How is Bahrain Reacting to Low Oil Prices?
Bahrain is one of the vulnerable countries in this group due to its limited savings, low reserves and high debt levels. Despite plans to curb spending, Bahrain is expected to continue to run significant fiscal deficits over the next few years, currently estimated at 16.8% of GDP in 2016.
Consequently, government debt is forecast to increase from 44% of GDP in 2014 to 83.7% in 2016, placing Bahrain in breach of the 60% debt-to-GDP stability criterion, required by the future GCC currency union. The fiscal break-even price for Bahrain is estimated at $107.2 p/b in 2015, the highest among GCC countries.
Given the existing sectarian tensions and the government’s plans to cut subsidies, the country remains vulnerable to civil unrest as well as regional tensions. Tourism and financial services activity could dampen as a result of the slowdown in the region. The current account will record a deficit of 8.2% of GDP in 2016. Reserves are expected to decline to 4.3 months of imports in 2016 from 5.8 in 2014.
In response to lower oil revenues and the subsequent growth slowdown, Bahrain began taking significant fiscal consolidation measures in 2015 and is now seeking a higher cap on the public debt ceiling. Revenue-enhancing measures include increasing tobacco and alcohol taxes and increasing fees on some government services (primary health care).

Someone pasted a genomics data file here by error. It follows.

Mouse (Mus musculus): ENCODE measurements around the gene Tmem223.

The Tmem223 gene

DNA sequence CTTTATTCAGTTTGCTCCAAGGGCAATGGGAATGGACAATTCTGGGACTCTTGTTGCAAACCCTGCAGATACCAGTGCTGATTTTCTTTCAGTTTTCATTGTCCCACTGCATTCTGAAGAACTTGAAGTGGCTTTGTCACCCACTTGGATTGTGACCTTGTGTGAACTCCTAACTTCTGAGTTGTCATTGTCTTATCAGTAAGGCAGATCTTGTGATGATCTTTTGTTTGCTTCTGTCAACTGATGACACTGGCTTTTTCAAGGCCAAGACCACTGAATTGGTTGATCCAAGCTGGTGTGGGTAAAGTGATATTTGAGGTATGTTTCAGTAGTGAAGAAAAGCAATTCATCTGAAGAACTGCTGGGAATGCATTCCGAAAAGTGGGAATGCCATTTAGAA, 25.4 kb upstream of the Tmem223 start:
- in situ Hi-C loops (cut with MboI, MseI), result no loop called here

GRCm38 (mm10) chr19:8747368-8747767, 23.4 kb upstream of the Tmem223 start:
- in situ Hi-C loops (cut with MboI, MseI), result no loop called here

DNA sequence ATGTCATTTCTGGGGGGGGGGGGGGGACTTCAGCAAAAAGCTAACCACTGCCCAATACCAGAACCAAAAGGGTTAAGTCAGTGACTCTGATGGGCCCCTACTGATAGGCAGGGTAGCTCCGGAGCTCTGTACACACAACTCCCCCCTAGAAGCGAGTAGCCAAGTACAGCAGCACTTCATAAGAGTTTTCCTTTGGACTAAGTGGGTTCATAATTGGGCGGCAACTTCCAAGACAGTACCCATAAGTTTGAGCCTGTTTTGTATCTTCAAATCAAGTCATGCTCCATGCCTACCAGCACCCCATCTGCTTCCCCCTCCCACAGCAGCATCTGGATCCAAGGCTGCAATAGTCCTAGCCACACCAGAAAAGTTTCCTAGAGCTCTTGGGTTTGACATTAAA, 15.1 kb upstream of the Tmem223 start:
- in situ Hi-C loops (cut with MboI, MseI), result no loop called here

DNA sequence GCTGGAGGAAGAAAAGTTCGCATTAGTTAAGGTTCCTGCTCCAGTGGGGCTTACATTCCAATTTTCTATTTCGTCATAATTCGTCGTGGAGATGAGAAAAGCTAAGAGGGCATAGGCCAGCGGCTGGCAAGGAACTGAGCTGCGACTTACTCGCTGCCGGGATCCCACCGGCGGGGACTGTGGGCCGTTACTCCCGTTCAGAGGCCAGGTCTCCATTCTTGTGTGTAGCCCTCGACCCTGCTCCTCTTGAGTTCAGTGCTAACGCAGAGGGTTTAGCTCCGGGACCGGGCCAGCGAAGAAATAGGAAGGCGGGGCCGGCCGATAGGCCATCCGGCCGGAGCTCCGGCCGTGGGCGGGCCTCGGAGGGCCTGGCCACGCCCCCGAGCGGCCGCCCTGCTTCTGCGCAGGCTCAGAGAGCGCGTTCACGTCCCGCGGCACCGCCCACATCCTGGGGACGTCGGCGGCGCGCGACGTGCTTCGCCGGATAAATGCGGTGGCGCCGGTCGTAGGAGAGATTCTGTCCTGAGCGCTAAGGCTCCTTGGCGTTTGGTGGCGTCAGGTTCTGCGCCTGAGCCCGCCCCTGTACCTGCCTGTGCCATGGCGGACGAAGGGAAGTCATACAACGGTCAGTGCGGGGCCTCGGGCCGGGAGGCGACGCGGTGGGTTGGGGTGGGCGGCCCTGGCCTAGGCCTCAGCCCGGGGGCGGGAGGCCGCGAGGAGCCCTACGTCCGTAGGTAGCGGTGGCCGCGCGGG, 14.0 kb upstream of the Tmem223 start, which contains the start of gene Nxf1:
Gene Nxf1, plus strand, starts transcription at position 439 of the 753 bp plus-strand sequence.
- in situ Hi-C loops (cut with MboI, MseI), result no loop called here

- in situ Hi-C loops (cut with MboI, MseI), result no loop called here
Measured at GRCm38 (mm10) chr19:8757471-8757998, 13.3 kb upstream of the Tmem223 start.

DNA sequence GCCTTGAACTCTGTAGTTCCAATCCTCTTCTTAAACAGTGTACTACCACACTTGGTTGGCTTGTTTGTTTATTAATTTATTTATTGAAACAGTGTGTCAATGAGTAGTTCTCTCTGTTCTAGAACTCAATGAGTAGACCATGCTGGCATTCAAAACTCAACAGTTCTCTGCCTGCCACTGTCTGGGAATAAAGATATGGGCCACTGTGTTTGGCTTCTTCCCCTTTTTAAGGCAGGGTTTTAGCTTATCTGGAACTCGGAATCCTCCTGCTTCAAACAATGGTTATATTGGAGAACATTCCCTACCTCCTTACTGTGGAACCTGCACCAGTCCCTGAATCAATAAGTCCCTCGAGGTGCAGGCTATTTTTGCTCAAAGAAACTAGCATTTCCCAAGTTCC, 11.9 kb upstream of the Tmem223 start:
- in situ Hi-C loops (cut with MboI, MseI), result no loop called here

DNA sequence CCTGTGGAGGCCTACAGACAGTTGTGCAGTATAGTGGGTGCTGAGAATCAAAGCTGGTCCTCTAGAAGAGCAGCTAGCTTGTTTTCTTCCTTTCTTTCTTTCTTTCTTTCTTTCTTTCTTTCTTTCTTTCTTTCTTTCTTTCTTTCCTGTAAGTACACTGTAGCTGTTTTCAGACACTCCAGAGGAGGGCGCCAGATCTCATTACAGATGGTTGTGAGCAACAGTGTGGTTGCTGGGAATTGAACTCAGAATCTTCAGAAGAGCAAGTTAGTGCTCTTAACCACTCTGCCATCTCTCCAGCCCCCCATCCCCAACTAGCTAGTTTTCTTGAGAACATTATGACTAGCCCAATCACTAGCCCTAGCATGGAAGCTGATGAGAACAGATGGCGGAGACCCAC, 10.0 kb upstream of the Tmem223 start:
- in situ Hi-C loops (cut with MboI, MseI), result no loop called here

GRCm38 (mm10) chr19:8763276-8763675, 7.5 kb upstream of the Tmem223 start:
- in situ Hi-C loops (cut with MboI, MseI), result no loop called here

A cost-cutting program entailed the removal of the meat subsidy in 2015 and raising petrol prices by 60% in January 2016 (which is likely to create savings worth $148.4 million); the gradual phasing-in of price increases for electricity, water, diesel and kerosene by 2019; and an increase and unification of natural gas prices for industrial users at $2.5 per million BTUs beginning April 2015.
As a result, the 2015 non-oil primary balance improved by 2.5% of non-oil GDP relative to 2014. However, this was insufficient to mitigate the negative impact of lower oil revenues.
Rationalization of government expenditures is also planned in the near-term. Lower oil prices are forcing the government to cut back on the capital budget as restraining current spending may exacerbate the already tense political scene. Members of parliament have also proposed a law to fully privatize several state-owned businesses to help curb the deficit.